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Ballet Talk for Dancers

Ballets: Female Choreographers


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OK, here I go again thinking... :)

I can only think of a handful of well-known female choreographers:

1. Pina Bausch

2. Julie Adam

3. Deanna Carter

4. Birgit Scherzer

5. Ruthanna Boris

6. Kathryn Posin

7. Ruth Page

Can you think of others for me?

Is there a dearth of female choreographers and if so, any ruminations on why?

Do you think female choreographers lack the depth of male choreographers?

I don't want to start a war-just an honest discussion :unsure:

Clara :shrug:

 

ps to moderators-if this should be a poll, please let me know :shrug:

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Guest Old Fashioned

Natalie Weir, Lila York.

 

The works of these two, plus Julia Adam, will be featured in the first program Houston Ballet is presenting in the 2004-05 season. HB titled it "Women's Movement" (the program, not the individual ballets), and they say they are "one of the few American ballet companies to dedicate an entire program to the works of three living female choreographers" and calls them "three of the world's most gifted female choreographers." Thought you might like to know. :)

 

Also adding Susan Stroman and Ann Reinking to the list.

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Guest Old Fashioned
Is there a dearth of female choreographers and if so, any ruminations on why?

Do you think female choreographers lack the depth of male choreographers?

Okay, back to your other questions:

It's not that women are not capable of creating works that can be equivalent to men's, but I believe the reason women are not as recognized is deeply rooted in traditional society's values. In dance, as in music and art among many other things, females have been discouraged from being the "creators" of works. If women had always been given the same opportunities as men, I'm sure there could be a female composer as great as Mozart, sculptor as great as Michelangelo, or choreographer as great as Petipa. Although in the past women, despite discouragement, have achieved a great many things, why aren't figures like Fanny Mendelssohn Hensel and Clara Schumann as well known as their male counterparts? Why is Camille Claudel overshadowed by Rodin? It isn't until the 20th century that great female choregraphers emerge, like DeMille, Graham, and Isadora Duncan. As for female choreographers today, I don't think there's a dearth of them at all. No, none of them may be great, but I don't think today's male choreographers are any better.

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Thanks to all-any more you can think of??? :shrug: How about the ratio of female choreographers doing contemporary as opposed to classical??? :shrug:

Clara :shrug:

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Guest Lovebird

You have forgotten a very famous female choreographer, proving that women can also be creators. Ninette de Valois not only made such great choreographic works as Job, The Rake's Progress, and Checkmate, she also created one, no two of the largest companies and ballet organizations in the world, the Royal Ballet, and it's touring companion, now called the Birmingham Royal Ballet, and it's school, the Royal Ballet School.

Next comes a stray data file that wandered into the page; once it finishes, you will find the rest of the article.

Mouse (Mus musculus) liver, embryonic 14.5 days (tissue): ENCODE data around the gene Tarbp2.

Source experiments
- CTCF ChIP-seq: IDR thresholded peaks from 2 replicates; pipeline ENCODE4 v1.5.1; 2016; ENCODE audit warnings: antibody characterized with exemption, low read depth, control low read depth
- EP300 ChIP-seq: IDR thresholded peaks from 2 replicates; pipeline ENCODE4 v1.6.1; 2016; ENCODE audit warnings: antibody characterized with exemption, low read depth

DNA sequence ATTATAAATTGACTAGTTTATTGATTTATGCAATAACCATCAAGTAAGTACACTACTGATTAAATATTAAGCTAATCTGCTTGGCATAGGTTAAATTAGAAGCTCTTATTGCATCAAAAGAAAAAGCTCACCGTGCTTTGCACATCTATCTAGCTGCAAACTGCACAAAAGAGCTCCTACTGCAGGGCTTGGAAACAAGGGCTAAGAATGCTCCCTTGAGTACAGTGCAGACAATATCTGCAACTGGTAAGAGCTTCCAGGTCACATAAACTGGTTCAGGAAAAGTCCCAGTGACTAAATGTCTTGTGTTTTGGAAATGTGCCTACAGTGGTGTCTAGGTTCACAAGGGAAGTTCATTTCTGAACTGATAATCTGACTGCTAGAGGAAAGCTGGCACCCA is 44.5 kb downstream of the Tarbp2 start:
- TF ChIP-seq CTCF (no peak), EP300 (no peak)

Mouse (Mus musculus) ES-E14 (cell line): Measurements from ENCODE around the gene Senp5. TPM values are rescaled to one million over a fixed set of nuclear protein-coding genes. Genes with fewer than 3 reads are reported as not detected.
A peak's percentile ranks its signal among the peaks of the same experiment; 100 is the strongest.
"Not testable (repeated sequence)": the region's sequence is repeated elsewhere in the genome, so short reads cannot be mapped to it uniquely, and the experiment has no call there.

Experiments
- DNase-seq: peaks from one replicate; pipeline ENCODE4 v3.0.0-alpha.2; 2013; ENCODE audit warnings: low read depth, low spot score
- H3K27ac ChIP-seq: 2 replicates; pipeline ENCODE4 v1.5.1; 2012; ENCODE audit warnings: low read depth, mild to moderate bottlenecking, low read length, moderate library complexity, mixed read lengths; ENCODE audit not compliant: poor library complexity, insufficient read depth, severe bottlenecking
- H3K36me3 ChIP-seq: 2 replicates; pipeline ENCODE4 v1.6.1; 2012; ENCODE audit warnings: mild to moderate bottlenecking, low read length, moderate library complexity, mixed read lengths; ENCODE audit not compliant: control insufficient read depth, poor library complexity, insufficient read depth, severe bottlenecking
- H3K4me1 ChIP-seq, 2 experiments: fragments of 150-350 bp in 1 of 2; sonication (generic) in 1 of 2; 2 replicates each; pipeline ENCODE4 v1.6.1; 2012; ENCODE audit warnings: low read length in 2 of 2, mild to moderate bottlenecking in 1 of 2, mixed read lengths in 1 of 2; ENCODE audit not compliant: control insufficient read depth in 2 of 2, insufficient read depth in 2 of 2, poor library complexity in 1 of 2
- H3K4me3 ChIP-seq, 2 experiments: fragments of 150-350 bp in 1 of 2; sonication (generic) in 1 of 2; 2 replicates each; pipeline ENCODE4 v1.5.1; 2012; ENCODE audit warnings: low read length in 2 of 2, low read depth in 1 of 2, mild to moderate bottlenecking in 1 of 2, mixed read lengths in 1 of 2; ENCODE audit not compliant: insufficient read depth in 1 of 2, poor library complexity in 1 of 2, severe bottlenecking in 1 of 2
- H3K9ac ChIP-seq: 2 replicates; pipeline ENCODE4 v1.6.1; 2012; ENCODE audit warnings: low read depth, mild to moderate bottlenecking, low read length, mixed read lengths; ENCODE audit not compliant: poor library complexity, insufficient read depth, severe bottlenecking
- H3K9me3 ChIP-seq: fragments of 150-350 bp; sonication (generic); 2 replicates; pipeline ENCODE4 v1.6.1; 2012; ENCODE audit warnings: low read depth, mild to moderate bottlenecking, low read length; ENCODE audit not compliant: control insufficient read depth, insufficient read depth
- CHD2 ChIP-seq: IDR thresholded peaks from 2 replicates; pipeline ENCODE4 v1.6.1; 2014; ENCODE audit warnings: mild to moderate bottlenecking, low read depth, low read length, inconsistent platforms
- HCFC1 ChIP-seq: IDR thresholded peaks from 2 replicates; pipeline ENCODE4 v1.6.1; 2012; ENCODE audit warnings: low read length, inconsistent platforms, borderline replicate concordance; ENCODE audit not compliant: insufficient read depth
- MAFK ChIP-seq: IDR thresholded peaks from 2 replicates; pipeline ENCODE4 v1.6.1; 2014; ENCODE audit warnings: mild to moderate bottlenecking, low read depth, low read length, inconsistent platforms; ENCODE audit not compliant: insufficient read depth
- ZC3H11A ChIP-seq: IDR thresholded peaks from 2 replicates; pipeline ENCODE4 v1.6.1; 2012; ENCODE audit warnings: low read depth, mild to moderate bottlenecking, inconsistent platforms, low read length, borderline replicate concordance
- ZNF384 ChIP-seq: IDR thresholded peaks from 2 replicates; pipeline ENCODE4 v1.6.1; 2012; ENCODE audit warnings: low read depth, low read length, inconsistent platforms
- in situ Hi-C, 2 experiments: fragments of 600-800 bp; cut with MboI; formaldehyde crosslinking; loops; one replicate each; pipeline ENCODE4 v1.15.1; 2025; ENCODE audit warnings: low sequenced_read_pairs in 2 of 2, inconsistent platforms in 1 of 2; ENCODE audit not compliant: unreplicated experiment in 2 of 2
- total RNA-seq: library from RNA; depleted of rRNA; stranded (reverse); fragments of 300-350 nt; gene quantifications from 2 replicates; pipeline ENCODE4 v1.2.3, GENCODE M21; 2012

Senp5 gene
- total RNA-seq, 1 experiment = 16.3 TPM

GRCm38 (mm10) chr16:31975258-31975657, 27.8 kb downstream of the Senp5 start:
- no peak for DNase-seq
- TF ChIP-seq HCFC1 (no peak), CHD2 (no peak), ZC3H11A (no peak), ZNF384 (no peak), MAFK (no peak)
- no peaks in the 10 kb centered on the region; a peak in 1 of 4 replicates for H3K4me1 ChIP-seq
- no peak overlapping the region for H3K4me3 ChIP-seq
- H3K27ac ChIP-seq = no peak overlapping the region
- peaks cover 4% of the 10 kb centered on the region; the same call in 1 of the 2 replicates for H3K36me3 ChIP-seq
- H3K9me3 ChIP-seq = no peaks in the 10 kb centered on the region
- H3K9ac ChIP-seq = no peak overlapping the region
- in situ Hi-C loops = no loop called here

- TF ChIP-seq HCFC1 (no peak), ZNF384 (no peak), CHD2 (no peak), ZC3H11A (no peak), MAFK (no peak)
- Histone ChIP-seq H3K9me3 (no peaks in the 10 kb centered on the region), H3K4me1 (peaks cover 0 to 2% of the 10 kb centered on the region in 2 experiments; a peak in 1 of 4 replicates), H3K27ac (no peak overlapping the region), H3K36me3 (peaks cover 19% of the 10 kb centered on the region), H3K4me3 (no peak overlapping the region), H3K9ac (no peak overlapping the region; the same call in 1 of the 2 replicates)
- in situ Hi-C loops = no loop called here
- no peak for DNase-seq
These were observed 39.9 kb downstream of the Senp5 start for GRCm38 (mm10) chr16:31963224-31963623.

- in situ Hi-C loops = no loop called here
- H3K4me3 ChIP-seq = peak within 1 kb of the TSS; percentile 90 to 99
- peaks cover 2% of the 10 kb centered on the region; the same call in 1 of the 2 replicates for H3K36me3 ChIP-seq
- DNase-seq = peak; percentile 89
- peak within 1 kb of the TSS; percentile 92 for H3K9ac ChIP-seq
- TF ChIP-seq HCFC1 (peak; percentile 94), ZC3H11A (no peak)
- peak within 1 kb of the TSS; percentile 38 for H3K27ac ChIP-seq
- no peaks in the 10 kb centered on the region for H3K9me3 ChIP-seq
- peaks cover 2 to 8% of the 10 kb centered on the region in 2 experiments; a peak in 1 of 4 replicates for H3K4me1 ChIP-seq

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For ballet add Melissa Barak and Miriam Mahadivani (sp?). Also Lisa de Ribere. In the modern dance world, the list is much longer, add:

 

Lucinda Childs

Trisha Brown

Susan Marshall

Dana Reitz

Sarah Skaggs

Laura Dean

Neta Pulvermacher

Jennifer Muller

 

 

Do Jacqueline Bugalisi and Elisa Monte choreograph? Or is the work that their companies perform choreographed by others?

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Another one I forgot :P is also one of my favorite dancers of all time..Natalia Makarova. I know she has staged ballets but I believe that she is also choreographing. Shame on me for forgetting so many people!! :blushing::blushing::blushing:

I am glad to see that so many of you are not forgetting!! :shhh::D:wink:

Have any of you seen the works from the women you are pointing out?

What do you think of them?

Clara :D

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And what about Margo Sappington? And Laura Dean? And 50% of Pilobolus?

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This is so great because it is forcing me to look up these wonderful, inspiring women, whom I never really think about when I am thinking "Choreographers". I wonder why that is? :shrug:

I seem to recall in the cobwebs of my mind that it was Bronia Nijinska who protected her brother during his decline. Something about re-writing a book? Or something. :shrug::shrug::shrug:

Also, Fokine's granddaughter?? I saw a documentary on her staging some of his ballets and the disagreements that were taking place over what she said was the choreography, and what the companies' who'd been dancing the choreography for years thought it was. :unsure:

Clara :)

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liebs: Thanks for mentioning Lisa de Ribere. Just had one of her choreographic pieces set on the company. It is beatuiful! I am looking into another one for next year!

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It wasn't Bronia who did the whitewashing of the situation with Nijinsky, it was Romola, whose biography glossed over a lot, and Kyra, who published a highly expurgated version of his diaries after his death.

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